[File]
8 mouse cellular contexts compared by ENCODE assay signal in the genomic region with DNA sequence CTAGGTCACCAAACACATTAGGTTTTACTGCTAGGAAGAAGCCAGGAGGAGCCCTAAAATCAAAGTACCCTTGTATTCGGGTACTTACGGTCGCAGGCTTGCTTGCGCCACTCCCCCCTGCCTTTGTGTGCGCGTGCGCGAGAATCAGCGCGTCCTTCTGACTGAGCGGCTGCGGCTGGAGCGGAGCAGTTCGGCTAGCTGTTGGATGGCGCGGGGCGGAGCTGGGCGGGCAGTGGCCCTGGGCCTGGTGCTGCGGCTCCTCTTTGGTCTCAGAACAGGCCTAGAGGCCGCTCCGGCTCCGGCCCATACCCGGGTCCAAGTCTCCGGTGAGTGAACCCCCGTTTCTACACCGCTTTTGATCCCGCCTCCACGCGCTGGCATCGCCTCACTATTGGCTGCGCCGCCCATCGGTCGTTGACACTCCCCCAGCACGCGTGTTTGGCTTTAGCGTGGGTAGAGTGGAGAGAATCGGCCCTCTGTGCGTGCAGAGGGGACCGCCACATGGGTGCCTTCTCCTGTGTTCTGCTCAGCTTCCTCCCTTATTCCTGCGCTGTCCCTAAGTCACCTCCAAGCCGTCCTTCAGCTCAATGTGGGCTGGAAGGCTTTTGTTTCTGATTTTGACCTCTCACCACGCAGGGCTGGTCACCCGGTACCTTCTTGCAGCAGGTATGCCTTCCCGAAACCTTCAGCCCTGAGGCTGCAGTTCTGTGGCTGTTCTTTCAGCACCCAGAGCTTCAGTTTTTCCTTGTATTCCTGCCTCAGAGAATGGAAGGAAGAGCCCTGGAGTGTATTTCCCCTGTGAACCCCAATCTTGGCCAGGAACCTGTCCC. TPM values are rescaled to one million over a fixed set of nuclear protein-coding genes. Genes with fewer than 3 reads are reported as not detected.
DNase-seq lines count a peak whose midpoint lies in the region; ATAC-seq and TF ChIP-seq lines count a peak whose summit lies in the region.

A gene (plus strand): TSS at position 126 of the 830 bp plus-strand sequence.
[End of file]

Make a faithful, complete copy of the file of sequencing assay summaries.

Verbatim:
8 mouse cellular contexts compared by ENCODE assay signal in the genomic region with DNA sequence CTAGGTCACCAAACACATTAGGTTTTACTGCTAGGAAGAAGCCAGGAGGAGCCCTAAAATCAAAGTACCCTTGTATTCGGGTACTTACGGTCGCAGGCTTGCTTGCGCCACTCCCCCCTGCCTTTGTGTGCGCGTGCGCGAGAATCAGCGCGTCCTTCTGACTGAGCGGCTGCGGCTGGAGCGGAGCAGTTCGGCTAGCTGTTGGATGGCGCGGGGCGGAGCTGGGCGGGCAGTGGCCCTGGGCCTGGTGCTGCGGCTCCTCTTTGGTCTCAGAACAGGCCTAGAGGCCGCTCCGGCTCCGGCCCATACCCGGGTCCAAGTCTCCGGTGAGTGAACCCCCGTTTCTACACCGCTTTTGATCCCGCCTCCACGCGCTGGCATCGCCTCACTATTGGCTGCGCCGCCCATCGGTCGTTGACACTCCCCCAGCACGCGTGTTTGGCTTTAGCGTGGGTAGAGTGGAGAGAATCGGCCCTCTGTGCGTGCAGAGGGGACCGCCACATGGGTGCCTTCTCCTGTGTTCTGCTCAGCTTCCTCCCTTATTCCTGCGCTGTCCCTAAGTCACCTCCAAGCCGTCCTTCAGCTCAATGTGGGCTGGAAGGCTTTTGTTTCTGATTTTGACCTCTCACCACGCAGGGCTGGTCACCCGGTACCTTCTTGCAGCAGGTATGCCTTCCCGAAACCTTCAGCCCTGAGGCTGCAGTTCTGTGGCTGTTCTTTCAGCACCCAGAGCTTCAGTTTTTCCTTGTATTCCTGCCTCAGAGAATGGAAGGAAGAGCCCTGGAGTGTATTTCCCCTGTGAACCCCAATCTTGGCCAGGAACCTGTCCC. TPM values are rescaled to one million over a fixed set of nuclear protein-coding genes. Genes with fewer than 3 reads are reported as not detected.
DNase-seq lines count a peak whose midpoint lies in the region; ATAC-seq and TF ChIP-seq lines count a peak whose summit lies in the region.

A gene (plus strand): TSS at position 126 of the 830 bp plus-strand sequence.